If maintained correctly throughout its life, an artificial pitch should be playable in most (not all) weathers. However, the one element that such facilities cannot necessarily withstand is a drop in temperature, and the inevitable frost, snow and freezing conditions that ensue.
Indeed, one of the most common questions we are asked during winter is 'how can I defrost my surface?', and there is still the mistaken belief that artificial pitches are somehow immune from the elements, with many facility owners and operators caught off-guard each winter.
Erroneously labelled as 'all-weather', the very construction of artificial pitches puts them at risk when confronted with wintry conditions such as frost and snow. During the winter months synthetic turf retains a large moisture content, which will inevitably freeze, causing the playing surface to become hard and often unsafe to play on. It is not uncommon for an artificial pitch to remain frozen even when surrounding natural grass areas have thawed, due to the low core temperature of synthetic turf and the insulating effect that the infill and carpet creates.
Freezing weather conditions can also put an artificial pitch at risk of seam and inlaid line failure: during periods of extreme cold, the contraction and expansion of the water as it thaws and refreezes will 'blow' the carpet seams and lines in much the same way as bursting pipes. An artificial pitch exposed to freezing temperatures may suffer the effects of weak or split seams, and such areas pose a trip hazard and must be repaired at the earliest opportunity.
An effective solution to the problem of frost is the application of Pure Dried Vacuum (PDV) salt. PDV salt contains few impurities, so is less likely to cause damage or contamination to synthetic turf. Other products, such as rock salt or grit, should definitely be avoided as, once dissolved, they could cause contamination and damage to the playing surface. Chemical-based solutions do work, although they can be costly and offer little in the way of residue life.
Bolton Wanderers Fotball Club's Head Groundsman, Richard Norton, has used PDV salt supplies for the club's Desso Challenge Pro 2 50 surface at their Academy training ground for the past three winters:
"It is a misconception that synthetic pitches don't freeze," explains Richard. "They do, simply because they hold a lot of water. In my experience, if you can keep your pitch well-maintained and free-draining, and don't allow a build-up of water to develop, then by ensuring it is well-salted before an overnight frost, you can help to keep your pitch open for use."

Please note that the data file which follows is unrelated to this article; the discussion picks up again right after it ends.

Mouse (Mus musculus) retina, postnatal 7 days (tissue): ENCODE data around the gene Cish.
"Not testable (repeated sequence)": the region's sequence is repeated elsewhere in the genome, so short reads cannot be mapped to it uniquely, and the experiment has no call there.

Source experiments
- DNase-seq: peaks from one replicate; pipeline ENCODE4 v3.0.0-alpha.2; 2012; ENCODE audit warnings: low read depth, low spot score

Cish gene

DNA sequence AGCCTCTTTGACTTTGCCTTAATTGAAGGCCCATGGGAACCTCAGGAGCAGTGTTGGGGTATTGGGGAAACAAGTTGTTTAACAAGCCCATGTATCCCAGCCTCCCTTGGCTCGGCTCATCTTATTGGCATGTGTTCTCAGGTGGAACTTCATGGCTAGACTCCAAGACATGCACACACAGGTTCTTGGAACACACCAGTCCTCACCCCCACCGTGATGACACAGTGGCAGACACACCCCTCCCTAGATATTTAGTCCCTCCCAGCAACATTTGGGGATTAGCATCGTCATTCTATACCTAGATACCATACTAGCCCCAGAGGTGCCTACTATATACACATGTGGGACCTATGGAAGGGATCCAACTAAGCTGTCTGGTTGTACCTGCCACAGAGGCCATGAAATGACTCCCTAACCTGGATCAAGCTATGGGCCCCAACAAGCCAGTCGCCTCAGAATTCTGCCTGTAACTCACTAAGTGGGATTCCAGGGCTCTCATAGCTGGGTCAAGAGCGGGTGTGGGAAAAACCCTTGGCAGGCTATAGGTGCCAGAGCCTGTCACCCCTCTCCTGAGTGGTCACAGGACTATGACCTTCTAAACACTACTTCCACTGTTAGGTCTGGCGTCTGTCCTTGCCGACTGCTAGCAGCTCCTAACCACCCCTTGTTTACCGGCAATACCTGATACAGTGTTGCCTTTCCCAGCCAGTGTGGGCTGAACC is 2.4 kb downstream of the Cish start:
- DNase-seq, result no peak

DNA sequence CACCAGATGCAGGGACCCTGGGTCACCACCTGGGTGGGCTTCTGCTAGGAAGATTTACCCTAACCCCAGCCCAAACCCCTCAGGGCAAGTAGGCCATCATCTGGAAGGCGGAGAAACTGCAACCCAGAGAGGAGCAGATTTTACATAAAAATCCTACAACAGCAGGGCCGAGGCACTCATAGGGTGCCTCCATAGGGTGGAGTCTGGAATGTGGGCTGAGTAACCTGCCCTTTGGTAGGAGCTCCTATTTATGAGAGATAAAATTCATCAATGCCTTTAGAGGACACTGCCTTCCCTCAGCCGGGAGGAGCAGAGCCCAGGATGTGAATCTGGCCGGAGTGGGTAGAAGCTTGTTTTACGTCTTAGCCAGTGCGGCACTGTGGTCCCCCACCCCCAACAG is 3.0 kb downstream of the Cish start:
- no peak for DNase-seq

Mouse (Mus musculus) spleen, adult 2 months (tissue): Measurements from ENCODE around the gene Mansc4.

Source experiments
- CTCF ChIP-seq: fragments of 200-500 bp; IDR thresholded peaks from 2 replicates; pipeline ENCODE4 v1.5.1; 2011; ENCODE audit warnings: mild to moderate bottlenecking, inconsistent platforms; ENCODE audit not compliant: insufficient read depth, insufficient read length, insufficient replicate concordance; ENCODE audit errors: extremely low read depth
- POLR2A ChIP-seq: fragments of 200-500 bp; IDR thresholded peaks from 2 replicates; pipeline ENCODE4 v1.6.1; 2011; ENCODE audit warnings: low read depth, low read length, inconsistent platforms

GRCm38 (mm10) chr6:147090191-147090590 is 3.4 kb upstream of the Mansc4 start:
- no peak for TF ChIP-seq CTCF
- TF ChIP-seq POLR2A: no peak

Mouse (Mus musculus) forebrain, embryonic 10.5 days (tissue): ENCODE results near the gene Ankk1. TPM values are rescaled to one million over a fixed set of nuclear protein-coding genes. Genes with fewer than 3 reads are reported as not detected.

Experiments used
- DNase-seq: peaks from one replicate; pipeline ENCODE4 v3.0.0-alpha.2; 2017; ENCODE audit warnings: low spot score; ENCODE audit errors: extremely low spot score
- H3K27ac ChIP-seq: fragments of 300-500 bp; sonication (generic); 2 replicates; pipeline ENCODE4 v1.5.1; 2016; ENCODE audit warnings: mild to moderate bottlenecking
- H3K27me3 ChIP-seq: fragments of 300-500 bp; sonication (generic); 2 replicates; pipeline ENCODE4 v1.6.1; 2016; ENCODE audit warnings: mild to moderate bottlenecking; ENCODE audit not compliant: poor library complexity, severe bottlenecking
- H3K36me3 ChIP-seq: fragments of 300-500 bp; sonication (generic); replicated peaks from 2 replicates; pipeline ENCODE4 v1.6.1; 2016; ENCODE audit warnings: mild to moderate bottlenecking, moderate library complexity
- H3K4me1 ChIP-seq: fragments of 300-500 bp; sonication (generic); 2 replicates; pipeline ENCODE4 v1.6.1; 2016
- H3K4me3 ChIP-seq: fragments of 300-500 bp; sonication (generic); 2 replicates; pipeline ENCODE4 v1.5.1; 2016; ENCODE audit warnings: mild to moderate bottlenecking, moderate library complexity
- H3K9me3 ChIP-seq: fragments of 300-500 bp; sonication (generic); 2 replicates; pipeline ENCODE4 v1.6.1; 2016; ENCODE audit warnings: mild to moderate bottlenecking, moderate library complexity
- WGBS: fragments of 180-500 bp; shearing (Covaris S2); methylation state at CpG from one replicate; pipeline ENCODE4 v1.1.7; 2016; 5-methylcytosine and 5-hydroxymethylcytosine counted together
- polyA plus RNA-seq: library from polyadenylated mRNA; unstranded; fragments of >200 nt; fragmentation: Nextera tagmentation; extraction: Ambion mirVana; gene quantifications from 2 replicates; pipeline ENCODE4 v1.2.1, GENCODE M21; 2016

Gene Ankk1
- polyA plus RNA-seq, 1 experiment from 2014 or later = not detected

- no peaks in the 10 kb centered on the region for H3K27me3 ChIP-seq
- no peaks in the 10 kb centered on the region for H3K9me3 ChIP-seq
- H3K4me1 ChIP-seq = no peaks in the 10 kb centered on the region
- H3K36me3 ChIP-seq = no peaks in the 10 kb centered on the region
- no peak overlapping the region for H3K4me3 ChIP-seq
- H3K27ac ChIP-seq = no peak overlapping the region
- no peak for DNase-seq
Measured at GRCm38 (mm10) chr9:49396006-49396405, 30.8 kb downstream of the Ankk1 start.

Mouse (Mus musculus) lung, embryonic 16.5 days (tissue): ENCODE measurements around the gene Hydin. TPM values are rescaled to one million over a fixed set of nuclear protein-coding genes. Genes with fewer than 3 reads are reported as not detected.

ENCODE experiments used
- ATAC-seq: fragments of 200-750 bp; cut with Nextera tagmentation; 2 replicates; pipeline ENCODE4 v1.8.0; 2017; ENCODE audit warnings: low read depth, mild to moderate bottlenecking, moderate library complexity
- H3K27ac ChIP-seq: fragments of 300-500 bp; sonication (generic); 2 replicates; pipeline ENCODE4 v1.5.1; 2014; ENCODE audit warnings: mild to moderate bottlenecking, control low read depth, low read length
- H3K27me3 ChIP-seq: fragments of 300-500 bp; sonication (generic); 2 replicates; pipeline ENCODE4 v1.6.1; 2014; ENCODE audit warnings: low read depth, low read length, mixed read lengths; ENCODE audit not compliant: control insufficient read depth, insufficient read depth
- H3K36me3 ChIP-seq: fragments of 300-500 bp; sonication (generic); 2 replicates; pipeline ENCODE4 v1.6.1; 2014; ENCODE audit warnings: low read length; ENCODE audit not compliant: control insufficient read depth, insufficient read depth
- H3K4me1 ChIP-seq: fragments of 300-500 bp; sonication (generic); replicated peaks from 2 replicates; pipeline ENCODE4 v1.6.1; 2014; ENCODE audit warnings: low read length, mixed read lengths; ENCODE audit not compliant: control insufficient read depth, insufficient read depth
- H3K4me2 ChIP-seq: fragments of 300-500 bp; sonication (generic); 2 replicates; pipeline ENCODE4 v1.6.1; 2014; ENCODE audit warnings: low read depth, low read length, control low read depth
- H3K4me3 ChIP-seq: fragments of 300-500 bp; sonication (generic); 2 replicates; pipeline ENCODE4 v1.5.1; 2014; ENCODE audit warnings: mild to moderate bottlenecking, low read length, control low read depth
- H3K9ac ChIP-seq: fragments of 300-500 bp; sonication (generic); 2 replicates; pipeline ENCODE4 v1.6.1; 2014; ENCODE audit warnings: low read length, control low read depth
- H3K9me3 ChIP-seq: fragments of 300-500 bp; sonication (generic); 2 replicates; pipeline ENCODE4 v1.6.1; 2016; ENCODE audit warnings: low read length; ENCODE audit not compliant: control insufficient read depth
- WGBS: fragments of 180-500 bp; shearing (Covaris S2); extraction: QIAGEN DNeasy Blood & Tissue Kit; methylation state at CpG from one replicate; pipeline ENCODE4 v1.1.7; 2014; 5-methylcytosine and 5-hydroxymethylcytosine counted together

Richard and his grounds team have identified a routine that works for their 3G pitch, whereby they typically apply around one tonne of salt at a time, which is first spread and then brushed into the pitch. During prolonged cold snaps, the salt is re-applied as required, the frequency of applications dependent on the severity of the frost and the level of use the pitch is receiving. Where space allows, a few tonnes are also kept in storage on site for emergency applications.
Richard is confident that taking this preventative measure has enabled the 3G pitch to be played on in conditions where it might otherwise have proved difficult, if not impossible. So, simply by planning a few months in advance and ensuring a good supply of salt is on hand, Richard and the grounds team are doing their level best to keep the 3G training pitch at Bolton Wanderers FC open all year round.
We recommend that PDV salt should be considered a preventative anti-freeze application rather than used as a de-icer, and one application will not necessarily provide a long-term remedy. Furthermore, the benefits of using PDV salt will vary according to the prevailing weather conditions, and results differ from site to site, so cannot be guaranteed.
If left untreated, a pitch that has frozen can be compounded with snow, which will quickly settle on an artificial pitch and remain for a longer period as it sits on the frozen carpet. As with frost, snow often melts quicker on surrounding natural grass and hard-standing areas before it melts on synthetic turf, due to the insulated low core temperature of the surface.
The safest solution for a facility affected by a heavy snowfall is to simply close the pitch until it thaws and becomes safe to use. The alternative - to attempt the removal of snow from an artificial pitch - poses several difficulties: having suitable space to stock large piles of snow; the potential to damage the turf when using snowploughs - particularly if a layer of ice lies between the snow and the carpet; and displacement of the granular infill along with the snow, leaving the synthetic turf fibres unsupported and at risk of increased wear.